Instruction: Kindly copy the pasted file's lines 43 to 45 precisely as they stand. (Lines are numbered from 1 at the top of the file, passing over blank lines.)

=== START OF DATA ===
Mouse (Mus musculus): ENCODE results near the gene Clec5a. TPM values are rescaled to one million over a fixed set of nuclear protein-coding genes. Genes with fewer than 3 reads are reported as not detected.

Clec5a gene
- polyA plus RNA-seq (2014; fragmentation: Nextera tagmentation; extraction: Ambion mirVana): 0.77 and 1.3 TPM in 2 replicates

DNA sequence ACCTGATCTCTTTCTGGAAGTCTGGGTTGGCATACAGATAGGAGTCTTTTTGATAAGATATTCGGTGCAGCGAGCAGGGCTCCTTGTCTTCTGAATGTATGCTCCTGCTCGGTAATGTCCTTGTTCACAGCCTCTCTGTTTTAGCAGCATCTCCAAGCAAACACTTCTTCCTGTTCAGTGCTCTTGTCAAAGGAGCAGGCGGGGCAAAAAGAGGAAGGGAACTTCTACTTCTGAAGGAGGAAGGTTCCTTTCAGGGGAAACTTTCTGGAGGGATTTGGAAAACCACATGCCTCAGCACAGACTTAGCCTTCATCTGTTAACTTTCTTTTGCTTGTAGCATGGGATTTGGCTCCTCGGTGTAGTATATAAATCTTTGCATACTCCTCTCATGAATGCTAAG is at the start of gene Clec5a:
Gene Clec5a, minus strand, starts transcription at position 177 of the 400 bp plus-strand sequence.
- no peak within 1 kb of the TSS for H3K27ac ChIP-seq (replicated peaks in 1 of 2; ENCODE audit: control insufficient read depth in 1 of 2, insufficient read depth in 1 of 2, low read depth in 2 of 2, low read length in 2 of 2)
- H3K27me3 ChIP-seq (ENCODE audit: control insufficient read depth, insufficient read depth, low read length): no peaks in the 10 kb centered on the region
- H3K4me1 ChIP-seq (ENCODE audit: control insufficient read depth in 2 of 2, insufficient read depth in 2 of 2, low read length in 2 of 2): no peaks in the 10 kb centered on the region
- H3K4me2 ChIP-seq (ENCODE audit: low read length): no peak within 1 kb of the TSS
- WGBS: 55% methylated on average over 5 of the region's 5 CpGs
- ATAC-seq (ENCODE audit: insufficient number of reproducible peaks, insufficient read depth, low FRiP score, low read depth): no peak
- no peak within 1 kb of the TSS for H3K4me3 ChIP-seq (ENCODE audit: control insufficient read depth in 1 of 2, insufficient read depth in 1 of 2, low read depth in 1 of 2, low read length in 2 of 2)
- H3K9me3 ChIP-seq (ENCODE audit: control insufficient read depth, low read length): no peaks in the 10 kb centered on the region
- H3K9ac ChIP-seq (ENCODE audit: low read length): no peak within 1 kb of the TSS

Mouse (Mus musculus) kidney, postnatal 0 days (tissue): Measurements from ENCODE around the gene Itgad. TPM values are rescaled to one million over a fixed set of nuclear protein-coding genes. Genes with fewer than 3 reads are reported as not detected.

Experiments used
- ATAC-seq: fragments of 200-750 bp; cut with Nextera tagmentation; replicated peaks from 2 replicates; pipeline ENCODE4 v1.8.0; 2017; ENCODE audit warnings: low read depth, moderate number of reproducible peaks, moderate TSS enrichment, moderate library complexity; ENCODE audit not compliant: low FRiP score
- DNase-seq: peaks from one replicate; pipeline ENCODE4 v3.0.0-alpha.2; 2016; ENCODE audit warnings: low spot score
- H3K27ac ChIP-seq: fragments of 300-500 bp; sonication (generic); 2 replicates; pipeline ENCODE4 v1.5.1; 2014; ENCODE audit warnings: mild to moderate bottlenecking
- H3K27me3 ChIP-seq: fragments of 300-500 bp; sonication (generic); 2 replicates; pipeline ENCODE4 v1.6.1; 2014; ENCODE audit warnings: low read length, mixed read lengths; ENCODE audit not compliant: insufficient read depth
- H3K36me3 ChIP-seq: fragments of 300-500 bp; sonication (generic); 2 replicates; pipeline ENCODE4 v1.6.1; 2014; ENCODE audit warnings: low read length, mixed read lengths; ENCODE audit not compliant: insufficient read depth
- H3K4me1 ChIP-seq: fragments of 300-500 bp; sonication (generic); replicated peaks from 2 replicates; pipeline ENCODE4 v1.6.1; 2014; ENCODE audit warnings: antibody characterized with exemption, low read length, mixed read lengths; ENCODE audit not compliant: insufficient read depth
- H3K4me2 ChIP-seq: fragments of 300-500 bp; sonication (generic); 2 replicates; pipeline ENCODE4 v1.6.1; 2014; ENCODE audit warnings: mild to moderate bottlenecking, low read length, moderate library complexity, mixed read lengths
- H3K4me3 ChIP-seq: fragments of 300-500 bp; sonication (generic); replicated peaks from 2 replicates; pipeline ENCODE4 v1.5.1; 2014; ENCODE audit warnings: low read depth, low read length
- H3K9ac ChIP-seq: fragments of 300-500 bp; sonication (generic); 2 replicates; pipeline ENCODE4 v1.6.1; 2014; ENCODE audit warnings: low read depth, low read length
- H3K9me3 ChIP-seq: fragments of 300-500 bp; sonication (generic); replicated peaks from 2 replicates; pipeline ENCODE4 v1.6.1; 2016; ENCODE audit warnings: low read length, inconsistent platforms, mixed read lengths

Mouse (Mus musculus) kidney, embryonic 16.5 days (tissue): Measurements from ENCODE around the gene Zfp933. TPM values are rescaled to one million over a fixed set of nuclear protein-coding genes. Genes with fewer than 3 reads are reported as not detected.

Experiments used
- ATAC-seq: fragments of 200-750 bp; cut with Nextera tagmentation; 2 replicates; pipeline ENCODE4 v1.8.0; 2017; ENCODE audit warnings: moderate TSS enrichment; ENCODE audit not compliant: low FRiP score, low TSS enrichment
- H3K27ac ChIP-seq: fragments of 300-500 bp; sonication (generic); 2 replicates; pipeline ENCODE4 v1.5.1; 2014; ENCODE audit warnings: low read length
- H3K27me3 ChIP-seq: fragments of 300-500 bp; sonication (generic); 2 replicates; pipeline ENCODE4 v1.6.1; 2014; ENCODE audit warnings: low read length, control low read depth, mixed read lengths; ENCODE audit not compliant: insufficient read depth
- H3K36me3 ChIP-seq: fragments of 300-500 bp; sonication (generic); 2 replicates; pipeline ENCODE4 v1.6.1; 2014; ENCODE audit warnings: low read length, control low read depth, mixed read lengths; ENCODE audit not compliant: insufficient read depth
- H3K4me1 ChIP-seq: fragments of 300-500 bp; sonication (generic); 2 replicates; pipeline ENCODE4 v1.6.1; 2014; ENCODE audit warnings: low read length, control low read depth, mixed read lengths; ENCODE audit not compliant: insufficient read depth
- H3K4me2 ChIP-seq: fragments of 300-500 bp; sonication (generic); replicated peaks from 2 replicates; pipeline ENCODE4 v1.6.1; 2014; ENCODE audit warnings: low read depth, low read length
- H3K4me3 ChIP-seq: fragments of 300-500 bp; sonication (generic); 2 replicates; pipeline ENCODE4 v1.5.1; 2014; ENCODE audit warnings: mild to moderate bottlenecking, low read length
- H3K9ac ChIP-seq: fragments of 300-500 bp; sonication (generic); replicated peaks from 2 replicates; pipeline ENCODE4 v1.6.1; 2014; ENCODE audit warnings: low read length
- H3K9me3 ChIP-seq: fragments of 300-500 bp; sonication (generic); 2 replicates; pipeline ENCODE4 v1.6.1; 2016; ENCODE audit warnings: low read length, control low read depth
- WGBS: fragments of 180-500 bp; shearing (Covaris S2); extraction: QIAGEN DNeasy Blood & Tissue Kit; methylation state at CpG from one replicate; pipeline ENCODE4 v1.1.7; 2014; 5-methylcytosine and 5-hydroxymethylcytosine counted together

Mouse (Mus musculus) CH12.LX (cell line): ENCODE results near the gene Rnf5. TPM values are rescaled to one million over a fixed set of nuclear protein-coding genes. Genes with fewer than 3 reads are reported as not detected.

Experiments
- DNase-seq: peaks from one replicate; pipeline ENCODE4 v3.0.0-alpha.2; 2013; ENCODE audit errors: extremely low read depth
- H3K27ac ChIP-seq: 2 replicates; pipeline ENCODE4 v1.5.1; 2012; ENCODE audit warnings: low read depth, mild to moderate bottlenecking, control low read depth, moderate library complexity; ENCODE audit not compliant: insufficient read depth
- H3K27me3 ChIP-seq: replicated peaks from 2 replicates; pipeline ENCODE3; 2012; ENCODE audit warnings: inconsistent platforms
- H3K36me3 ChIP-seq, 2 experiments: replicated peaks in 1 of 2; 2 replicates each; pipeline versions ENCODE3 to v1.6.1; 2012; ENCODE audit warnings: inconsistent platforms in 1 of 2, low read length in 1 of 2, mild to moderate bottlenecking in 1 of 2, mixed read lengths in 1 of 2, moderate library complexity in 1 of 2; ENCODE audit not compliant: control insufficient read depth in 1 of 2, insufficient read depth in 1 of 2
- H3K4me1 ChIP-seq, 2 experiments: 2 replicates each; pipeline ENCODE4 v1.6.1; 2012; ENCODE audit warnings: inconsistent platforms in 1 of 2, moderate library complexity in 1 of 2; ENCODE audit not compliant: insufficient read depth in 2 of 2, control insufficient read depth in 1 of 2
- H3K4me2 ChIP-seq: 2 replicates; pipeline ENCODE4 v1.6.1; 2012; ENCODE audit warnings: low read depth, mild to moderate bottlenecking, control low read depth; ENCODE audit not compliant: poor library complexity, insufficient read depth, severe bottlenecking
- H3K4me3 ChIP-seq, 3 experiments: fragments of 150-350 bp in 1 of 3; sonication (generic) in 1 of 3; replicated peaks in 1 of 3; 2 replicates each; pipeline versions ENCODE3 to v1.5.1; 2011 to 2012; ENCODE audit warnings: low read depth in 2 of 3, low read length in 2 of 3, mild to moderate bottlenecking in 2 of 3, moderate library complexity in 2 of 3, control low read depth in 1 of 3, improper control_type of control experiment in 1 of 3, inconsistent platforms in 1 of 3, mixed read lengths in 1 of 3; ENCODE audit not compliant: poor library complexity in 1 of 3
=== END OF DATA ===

- H3K27me3 ChIP-seq: replicated peaks from 2 replicates; pipeline ENCODE3; 2012; ENCODE audit warnings: inconsistent platforms
- H3K36me3 ChIP-seq, 2 experiments: replicated peaks in 1 of 2; 2 replicates each; pipeline versions ENCODE3 to v1.6.1; 2012; ENCODE audit warnings: inconsistent platforms in 1 of 2, low read length in 1 of 2, mild to moderate bottlenecking in 1 of 2, mixed read lengths in 1 of 2, moderate library complexity in 1 of 2; ENCODE audit not compliant: control insufficient read depth in 1 of 2, insufficient read depth in 1 of 2
- H3K4me1 ChIP-seq, 2 experiments: 2 replicates each; pipeline ENCODE4 v1.6.1; 2012; ENCODE audit warnings: inconsistent platforms in 1 of 2, moderate library complexity in 1 of 2; ENCODE audit not compliant: insufficient read depth in 2 of 2, control insufficient read depth in 1 of 2